Much is said about how a city grows around you. Mumbai and Kolkata have been portrayed as protagonists in novels, from Shantaram and Maximum city or films like Mumbai Meri Jaan or Dombivali Fast and Amar Prem, Devdas or Kahaani set in Kolkata.
The city comes alive through the writer’s vision and the director’s perspective because it’s so huge and lively, it actually gets a character of its own. It has its flashy façade, the hullaballoo of the working class, the underbelly of dark streets and mysterious corners and the fun of the financial districts.
People flock to these cities for their own towns or villages offer no chance of survival, let alone a better life. Then I wonder what sets my city apart? In fact, does it deserve a role, even a side one? For it’s a small city. But then just the other day, someone said to me that we’re lucky, Belagavi people. I wonder why they don’t make themselves lucky.
To all those who’ve decided to make Belagavi home, it isn’t just a happenstance of birth that we’re living here, it’s because we’ve chosen to live in this city and not migrate elsewhere. And we’ve not done badly. We own homes, we drive good cars, we eat tasty food, travel at will and enjoy clean air, well most of the time!
A common pattern emerges of late, young kids graduate and move out of Belagavi for better jobs, buy homes in skyscrapers or gated communities, parents stay back for a while, unable to uproot themselves. Then age catches up and they reluctantly move to the big city to be with the kids.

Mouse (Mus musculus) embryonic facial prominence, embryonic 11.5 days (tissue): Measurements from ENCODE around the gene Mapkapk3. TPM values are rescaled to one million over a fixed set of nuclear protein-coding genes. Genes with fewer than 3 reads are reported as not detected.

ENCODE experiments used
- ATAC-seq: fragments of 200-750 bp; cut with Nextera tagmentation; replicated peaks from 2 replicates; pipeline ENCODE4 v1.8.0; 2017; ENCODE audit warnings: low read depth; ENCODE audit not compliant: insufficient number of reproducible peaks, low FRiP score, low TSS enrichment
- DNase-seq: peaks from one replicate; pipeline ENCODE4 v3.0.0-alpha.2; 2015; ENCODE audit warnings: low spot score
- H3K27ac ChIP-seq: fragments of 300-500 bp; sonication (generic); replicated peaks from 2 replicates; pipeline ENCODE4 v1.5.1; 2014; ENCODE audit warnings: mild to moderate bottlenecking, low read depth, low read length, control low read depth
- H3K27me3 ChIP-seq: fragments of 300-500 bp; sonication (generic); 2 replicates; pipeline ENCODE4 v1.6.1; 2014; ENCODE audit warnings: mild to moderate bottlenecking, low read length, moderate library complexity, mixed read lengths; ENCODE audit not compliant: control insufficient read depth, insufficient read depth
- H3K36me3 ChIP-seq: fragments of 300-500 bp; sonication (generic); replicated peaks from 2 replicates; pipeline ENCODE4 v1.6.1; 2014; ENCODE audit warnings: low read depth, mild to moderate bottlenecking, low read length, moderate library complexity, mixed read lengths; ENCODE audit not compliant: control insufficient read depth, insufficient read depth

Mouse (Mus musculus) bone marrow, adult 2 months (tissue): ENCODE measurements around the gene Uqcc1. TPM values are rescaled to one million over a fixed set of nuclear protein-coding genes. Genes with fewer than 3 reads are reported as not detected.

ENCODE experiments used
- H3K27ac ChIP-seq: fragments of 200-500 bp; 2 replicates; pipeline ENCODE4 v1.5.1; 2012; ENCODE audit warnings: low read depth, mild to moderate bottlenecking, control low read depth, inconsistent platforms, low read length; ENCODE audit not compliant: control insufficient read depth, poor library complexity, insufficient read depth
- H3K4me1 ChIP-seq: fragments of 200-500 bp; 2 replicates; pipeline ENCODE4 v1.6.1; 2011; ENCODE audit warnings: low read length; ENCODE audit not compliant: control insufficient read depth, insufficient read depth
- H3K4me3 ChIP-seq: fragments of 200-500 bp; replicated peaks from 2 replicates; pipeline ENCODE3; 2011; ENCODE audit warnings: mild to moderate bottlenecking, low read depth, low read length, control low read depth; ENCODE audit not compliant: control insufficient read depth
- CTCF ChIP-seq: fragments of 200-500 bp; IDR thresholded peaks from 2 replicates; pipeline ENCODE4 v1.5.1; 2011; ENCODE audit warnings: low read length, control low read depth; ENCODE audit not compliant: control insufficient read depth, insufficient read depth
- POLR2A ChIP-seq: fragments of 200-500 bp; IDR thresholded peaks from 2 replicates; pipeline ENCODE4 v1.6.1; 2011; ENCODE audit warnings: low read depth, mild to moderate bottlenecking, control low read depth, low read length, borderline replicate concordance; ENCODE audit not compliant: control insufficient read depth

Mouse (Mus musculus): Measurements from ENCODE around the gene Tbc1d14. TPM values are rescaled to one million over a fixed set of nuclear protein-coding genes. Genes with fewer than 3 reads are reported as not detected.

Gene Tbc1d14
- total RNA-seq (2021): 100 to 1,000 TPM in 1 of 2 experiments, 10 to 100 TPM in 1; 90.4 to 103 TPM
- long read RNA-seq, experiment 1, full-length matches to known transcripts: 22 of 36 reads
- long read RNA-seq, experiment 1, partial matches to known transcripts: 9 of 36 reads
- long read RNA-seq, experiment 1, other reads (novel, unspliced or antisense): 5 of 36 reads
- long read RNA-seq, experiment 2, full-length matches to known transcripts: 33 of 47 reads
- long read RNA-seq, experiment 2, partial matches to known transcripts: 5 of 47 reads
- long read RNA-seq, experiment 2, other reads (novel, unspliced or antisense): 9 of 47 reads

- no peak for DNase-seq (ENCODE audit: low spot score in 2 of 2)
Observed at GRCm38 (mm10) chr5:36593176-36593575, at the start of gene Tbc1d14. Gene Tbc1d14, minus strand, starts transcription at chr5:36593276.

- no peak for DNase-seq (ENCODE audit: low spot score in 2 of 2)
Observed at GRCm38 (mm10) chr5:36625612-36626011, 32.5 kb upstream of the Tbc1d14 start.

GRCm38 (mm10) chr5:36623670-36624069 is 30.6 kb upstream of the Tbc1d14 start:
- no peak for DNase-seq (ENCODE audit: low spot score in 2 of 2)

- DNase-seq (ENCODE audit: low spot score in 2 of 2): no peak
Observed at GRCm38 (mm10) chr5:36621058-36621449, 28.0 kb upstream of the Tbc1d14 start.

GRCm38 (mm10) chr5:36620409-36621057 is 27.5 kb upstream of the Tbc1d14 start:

Bigger homes, bigger cars and exotic vacations later, when the kid hits middle age, he looks at Belagavi to say that familiar line to his friends back here “You guys are lucky!” He glances at his potbelly, remembers his commutes back home shaving hours off his day which were rightfully his kids’ time. He misses the laid back life of this city and then wonders why he left in the first place.
The lure of the city is perhaps the mirage of afterhours- shopping, restaurants, the sprawling airports or the glitzy ambiance of offices and the multiplexes, none of which Belagavi has. But Belagavi breathes on its own. It does not have to make time for it. It feeds itself. It can walk on its own feet.
You can also walk to work if you want to. It does not deny its citizens a roof on their heads just because they don’t own a home in development zones. I’ve seen the steely, greasy faces of joggers and loungers in Lodi gardens at Delhi and I compare them with the chatting, ‘laughing- out- loud’ groups in Shivaji garden, the latter happier any day.
Big city, big fat salary, high positions. No complaints if you wish for it. But the opportunity cost exposes itself when you inhale all that polluted air, feel unsafe all the time, spend more time travelling than with your loved ones and benchmark joy with the money you spend.
It is time you tell your kids Belagavi is not a city to come back to after you’ve repented leaving it. It is time Belagavi lures back its youth. The policy makers and the smart city folks up there can ensure they create opportunities right here. It is time we admit, we’re actually feeling like that kid whose parents are fighting for custody but forgetting he needs to grow and be happy amidst all that. Bring in the companies, hasten the business processes, ease out the logistics.
It is time we have a campaign of our own, not to attract people from far away, but to bring back our own kids who’ve left.